9th April 2007
Sounds like a good idea to me. While we got rid of our wireless Internet in our classrooms after the Christmas break (by unanimous decision of the faculty council), students still bring laptops to class. Just last week one of my colleagues was complaining how a student was clicking away during a presentation by another student — very annoying. I don’t have strong feelings about banning laptops, though nothing irritates me more when I am lecturing (or a student is asking a question, etc.) and a student is clicking away on their laptop in a way that suggests they are NOT taking notes. Of course, if someone is actually taking notes and is not being disruptive to other students, then I don’t have a problem with it.
If you want to read about someone who banned laptops in the classroom, check out this post over at The Volokh Conspiracy.
What do other professors/students think?
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7th June 2005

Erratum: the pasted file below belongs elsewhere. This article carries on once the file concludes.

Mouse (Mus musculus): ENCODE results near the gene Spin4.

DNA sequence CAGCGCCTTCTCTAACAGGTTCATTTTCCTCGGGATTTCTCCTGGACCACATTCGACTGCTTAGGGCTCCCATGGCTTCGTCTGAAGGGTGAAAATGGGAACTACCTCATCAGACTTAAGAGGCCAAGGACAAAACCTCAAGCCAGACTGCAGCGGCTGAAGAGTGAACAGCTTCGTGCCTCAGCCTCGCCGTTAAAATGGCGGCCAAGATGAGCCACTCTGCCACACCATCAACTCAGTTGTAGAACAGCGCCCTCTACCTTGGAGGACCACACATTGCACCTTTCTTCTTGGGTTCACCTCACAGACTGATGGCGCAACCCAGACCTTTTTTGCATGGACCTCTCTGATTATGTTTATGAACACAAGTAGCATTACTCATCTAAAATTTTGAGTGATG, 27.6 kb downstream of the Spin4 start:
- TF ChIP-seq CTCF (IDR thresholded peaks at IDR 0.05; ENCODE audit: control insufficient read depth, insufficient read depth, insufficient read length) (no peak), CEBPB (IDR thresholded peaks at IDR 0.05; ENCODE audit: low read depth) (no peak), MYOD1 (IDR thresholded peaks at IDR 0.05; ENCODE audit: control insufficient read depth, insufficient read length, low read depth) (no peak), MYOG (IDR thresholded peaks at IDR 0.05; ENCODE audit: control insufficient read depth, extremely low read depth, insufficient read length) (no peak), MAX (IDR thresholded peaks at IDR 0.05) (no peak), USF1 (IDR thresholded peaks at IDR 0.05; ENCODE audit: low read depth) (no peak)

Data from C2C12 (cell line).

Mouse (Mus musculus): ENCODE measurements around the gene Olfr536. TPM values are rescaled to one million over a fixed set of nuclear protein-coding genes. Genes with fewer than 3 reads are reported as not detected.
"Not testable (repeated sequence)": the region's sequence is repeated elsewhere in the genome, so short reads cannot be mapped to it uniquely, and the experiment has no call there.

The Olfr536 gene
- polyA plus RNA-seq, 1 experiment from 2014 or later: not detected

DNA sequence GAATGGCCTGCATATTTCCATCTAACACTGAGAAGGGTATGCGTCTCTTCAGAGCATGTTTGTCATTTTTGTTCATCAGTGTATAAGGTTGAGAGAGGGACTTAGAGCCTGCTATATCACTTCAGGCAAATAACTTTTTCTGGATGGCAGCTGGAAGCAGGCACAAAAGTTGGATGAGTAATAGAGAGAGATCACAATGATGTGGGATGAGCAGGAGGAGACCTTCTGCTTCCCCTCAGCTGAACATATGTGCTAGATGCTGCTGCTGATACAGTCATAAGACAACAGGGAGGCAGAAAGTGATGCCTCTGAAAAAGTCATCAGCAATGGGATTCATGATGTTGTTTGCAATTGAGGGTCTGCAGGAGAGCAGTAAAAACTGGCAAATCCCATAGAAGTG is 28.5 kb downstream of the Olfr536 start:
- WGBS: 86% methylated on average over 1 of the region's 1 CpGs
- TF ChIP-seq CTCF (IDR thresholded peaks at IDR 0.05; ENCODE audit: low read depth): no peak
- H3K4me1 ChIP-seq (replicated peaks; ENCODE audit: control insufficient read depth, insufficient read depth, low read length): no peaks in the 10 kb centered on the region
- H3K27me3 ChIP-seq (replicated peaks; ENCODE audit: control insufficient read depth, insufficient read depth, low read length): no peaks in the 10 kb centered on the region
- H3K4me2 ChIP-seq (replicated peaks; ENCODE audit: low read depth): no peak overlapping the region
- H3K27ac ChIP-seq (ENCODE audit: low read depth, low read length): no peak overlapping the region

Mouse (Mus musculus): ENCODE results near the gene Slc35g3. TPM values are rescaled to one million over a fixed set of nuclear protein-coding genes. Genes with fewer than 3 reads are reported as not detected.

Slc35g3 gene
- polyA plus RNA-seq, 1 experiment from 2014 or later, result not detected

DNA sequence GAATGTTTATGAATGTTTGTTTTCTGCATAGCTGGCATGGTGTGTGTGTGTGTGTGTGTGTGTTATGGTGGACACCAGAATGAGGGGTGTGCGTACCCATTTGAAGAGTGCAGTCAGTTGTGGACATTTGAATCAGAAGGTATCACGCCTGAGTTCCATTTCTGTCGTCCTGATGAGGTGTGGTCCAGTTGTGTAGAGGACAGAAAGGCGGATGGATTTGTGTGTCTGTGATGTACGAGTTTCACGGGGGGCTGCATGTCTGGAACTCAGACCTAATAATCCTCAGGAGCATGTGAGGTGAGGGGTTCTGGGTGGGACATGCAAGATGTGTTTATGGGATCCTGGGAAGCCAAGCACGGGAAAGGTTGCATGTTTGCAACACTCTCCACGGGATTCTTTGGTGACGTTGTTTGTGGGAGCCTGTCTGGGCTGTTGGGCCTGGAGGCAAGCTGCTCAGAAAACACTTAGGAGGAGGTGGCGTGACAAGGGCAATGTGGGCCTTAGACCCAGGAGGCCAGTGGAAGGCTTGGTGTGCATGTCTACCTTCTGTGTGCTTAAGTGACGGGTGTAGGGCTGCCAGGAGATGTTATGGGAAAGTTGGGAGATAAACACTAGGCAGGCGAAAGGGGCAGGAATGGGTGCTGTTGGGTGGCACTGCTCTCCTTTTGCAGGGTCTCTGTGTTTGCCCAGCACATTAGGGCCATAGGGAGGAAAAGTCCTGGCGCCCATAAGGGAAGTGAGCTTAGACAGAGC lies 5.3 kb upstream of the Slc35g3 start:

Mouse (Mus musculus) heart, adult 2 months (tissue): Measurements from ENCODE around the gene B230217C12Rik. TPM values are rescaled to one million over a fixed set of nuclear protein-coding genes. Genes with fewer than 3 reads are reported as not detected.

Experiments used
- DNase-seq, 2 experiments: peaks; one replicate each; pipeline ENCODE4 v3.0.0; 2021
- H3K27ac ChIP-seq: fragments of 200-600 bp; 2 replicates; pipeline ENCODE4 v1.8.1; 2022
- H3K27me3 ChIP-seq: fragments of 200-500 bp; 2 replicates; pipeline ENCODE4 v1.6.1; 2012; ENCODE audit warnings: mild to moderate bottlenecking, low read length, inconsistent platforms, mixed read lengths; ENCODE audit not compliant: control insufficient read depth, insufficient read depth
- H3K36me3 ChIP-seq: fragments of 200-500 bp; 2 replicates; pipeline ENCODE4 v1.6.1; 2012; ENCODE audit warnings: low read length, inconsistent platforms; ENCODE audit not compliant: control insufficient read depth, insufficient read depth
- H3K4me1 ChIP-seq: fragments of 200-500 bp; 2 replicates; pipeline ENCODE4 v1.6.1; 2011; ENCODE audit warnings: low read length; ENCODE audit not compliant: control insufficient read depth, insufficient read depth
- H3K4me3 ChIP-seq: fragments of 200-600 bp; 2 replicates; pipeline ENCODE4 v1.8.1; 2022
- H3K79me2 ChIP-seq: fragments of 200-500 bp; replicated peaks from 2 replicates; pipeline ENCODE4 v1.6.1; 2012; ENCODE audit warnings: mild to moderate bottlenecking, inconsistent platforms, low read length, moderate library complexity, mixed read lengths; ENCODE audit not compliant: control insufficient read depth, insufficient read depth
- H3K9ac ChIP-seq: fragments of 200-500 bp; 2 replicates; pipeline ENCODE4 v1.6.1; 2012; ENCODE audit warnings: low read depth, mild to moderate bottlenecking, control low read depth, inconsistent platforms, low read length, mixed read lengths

First, I have to say, I love my new Macintosh. Mac OS X (Tiger) is an elegant operating system and my dual processors are quite impressive on the speed side of things. That being said, I was surprised to hear that Apple is switching to Intel (OK, breathe deeply now).
I watched Steve Jobs’ entertaining keynote address at the Apple Worldwide Developers Conference (you can see it here). He talked about a coming “third transition” for the Mac and announced that Apple will be moving to Intel processors (the first transition was from 68k to PowerPC Macs and the second from OS 9 to OS X).
Why would Steve do this? It seems that the primary reason is performance. Projections looking at power consumption (performance per watt) shows the PowerPC chip stalling at around 15 versus Intel projections reaching 70. Whether you like it or not, starting next year Apple will introduce the first Intel Macs and complete the transition by the end of 2007. It’s interesting to note that this isn’t a sudden change for Apple. It actually has been in the works for the last five years as MacOS X is cross-platform by design.
So while it may be snowing in sheol,* it appears the future of the Macintosh is pretty hot.
For some interesting views on this announcement, see the blog entries by Rubén Gómez, Ken Ristau, and Joe Weaks.
*Just in case you are wondering, the term sheol (שׁאל) is one of the Old Testament terms used for the abode of the dead. It’s not the same as the Christian idea of hell as both the righteous and wicked go down to sheol. Rather it’s a shadowy existence where everyone goes after death.
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